disqualification of an entire district, which
Petitioner's motion would require in this case. See
Clemens, 428 F.3d at 1180.
of a recusal motion is “necessarily fact-driven”
and “must be guided . . . by an independent examination
of the unique facts and circumstances of the particular claim
at issue.” Holland, 519 F.3d at 913. Recusal
under § 455(a) should not be based on
“‘[r]umor, speculation, beliefs, conclusions,
innuendo, suspicion, opinion, and similar non-factual
matters.'” Clemens, 428 F.3d at 1178
(quoting Nichols v. Alley, 71 F.3d 347, 351 (10th
is duty-bound to hear an assigned case when there is no
legitimate reason to recuse. Holland, 519 F.3d at
912; Clemens, 428 F.3d at 1179. Indeed, “a
judge has ‘as strong a duty to sit when there is no
legitimate reason to recuse as he does to recuse when the law
and facts require.'” Clemens, 428 F.3d at
1179 (quoting Nichols, 71 F.3d at 351).
“[S]ection 455(a) must not be so broadly construed that
it becomes, in effect, presumptive, so that recusal is
mandated upon the merest unsubstantiated suggestion of
personal bias or prejudice.” Holland, 519 F.3d
Court begins with the “critically important”
identification of the specific factual circumstances that
might “cause an objective observer to question [the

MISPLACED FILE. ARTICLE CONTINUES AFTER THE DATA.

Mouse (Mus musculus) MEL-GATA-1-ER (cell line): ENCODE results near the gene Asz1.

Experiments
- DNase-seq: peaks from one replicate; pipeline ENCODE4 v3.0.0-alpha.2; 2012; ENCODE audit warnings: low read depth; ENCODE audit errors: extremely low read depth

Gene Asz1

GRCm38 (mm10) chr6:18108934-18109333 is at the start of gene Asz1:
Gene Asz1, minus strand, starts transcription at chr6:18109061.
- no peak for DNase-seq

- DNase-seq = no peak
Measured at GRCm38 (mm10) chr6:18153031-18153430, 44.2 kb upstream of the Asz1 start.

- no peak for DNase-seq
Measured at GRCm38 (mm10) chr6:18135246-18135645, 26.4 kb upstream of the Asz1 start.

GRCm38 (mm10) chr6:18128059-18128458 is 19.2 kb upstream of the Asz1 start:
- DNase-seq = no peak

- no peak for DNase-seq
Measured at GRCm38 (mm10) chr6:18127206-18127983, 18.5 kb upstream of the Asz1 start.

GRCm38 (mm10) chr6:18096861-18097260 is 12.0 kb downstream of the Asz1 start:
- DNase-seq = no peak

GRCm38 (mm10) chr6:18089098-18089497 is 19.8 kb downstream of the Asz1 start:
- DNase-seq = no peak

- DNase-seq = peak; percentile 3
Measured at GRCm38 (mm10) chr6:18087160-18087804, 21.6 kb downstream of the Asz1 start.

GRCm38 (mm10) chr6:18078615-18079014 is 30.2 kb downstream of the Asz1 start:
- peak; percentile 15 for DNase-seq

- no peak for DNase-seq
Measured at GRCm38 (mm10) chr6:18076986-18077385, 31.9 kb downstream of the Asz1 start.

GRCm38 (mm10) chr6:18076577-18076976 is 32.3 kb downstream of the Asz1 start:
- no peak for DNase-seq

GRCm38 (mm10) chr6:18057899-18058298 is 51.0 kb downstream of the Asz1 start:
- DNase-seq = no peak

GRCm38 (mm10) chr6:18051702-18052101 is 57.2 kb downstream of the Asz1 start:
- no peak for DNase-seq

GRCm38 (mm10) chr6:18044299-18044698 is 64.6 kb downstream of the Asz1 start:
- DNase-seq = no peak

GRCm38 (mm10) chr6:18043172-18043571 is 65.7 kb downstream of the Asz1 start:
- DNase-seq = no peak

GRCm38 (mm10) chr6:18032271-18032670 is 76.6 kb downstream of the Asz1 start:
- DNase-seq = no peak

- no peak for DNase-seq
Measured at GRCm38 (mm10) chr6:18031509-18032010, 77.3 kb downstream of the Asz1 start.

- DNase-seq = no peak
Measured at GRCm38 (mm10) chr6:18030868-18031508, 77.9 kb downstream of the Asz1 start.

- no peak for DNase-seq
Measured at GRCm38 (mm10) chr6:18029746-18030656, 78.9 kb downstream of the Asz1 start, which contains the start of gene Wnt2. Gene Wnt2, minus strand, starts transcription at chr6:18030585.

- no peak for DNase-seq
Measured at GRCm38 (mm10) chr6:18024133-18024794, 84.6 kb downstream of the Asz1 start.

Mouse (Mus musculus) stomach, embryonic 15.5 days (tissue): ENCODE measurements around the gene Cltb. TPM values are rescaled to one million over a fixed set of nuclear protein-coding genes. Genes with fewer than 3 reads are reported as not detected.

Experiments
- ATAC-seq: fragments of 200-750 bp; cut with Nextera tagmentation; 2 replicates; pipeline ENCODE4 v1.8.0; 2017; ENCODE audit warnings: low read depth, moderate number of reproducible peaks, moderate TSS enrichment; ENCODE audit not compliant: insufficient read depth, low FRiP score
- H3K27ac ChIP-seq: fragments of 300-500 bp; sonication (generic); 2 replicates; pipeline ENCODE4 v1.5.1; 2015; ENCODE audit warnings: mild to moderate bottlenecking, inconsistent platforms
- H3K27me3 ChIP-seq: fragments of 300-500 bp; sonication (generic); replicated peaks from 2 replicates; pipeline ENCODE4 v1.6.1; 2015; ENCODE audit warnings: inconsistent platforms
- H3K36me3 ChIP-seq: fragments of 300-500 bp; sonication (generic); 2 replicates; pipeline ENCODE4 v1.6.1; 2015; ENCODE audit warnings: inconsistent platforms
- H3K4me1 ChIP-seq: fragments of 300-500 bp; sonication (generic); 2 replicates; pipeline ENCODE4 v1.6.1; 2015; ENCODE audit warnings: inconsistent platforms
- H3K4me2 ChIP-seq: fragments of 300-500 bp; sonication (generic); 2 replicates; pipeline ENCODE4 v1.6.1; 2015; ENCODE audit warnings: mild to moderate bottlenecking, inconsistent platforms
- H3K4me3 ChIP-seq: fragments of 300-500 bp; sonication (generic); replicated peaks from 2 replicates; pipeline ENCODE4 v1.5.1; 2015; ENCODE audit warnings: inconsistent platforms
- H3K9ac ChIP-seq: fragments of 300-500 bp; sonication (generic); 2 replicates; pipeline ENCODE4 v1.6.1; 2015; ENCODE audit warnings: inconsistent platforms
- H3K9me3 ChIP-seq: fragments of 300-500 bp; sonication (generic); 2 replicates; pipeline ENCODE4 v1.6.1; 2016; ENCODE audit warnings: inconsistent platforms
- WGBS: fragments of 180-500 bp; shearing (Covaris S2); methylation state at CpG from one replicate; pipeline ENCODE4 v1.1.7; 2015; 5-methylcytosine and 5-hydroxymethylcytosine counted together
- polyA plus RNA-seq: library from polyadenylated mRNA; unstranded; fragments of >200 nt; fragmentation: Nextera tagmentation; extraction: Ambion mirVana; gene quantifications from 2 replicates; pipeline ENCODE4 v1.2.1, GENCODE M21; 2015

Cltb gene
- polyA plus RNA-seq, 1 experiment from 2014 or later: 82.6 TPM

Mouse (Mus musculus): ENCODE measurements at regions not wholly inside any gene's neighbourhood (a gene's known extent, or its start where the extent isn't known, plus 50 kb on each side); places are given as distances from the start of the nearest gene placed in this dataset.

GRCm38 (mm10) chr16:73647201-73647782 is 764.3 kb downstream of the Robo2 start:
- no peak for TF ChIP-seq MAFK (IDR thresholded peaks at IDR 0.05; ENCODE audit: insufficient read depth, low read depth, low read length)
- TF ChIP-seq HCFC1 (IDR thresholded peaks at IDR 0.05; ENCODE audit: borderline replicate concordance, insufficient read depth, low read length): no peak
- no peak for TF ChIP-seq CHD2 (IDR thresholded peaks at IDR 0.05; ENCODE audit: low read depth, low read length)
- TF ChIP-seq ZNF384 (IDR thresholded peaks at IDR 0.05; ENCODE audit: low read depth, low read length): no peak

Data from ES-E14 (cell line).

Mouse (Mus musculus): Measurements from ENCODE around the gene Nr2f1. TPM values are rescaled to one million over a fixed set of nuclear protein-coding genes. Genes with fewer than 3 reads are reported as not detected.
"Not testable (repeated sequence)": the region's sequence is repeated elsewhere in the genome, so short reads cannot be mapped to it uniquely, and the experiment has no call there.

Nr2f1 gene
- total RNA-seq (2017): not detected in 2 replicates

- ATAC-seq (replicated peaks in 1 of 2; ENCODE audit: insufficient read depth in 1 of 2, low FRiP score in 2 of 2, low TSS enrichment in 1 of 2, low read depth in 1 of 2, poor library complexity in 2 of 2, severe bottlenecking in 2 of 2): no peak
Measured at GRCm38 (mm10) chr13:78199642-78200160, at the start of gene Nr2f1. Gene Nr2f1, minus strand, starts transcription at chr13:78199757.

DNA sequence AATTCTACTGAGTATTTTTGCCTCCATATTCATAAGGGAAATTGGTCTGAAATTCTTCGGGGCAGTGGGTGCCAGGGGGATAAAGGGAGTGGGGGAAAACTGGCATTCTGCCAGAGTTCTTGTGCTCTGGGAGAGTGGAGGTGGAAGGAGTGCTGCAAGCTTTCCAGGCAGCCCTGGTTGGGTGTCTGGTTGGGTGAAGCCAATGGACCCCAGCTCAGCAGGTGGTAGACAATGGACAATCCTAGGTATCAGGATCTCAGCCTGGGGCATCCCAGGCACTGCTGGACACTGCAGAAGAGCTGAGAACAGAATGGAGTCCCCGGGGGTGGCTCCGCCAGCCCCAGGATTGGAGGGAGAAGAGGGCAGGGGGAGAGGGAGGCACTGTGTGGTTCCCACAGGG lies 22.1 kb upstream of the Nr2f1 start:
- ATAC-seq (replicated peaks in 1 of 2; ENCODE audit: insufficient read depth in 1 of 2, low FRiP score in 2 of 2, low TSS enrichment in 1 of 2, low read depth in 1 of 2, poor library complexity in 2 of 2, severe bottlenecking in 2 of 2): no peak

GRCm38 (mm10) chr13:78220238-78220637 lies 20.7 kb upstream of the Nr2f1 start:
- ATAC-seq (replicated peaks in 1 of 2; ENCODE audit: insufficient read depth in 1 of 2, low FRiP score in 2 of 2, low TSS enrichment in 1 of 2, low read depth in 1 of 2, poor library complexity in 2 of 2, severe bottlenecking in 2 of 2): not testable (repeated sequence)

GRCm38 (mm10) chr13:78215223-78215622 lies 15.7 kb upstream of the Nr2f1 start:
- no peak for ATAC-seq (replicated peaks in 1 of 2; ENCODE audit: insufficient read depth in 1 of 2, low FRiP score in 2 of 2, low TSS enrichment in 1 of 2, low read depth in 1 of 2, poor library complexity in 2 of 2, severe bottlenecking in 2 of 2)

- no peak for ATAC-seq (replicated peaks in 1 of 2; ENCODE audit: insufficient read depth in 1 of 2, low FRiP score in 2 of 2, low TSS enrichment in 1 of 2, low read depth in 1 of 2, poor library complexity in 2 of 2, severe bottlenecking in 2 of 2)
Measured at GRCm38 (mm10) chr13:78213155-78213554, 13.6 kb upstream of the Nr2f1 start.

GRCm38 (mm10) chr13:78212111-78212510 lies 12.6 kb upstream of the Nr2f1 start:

Court's] impartiality.” Liljeberg v. Health
Servs. Acquisition Corp., 486 U.S. 847, 865 (1988).
Here, there is only one: the undersigned's judicial
colleague on the United States District Court, when serving
as a state court judge, presided over Petitioner's trial
and post-conviction proceedings. No. other fact is presented,
and the Court concludes that this fact alone does not warrant
disqualification. For reasons discussed below, a reasonable
observer with knowledge of all the facts would not, without
more, question the impartiality of the Court in presiding
over this federal habeas case.
cites several cases in support of his motion. In United
States v. Singer (Singer II), 575 F.Supp. 63, 68 (D.
Minn. 1983), the judge at issue was the Chief Judge of the
District of Minnesota, whose extensive comments and judicial
coaching of the prosecutor in front of the jury resulted in
reversal of the conviction on appeal and remand for a new
trial. See United States v. Singer (Singer I), 710
F.2d 431, 436 (8th Cir. 1983).
remand, the Chief Judge recused himself and a district court
judge from the same bench was assigned to the case.
Singer II, 575 F.Supp. at 68. The newly assigned
judge recused herself because the Chief Judge was the subject
of pending motions and might be called as a witness. The
court determined that a reasonable person could question
whether judges in the district “might be affected in
ruling, either consciously or subconsciously, by friendship
or a spirit of collegiality or because of the relationship
between judges on the same bench.” Id.
Similarly, the entire Arizona District Court bench recused
itself in a capital habeas case when an evidentiary hearing
was set at which a magistrate judge, formerly
petitioner's defense counsel, was the subject of an
ineffective assistance of counsel claim ...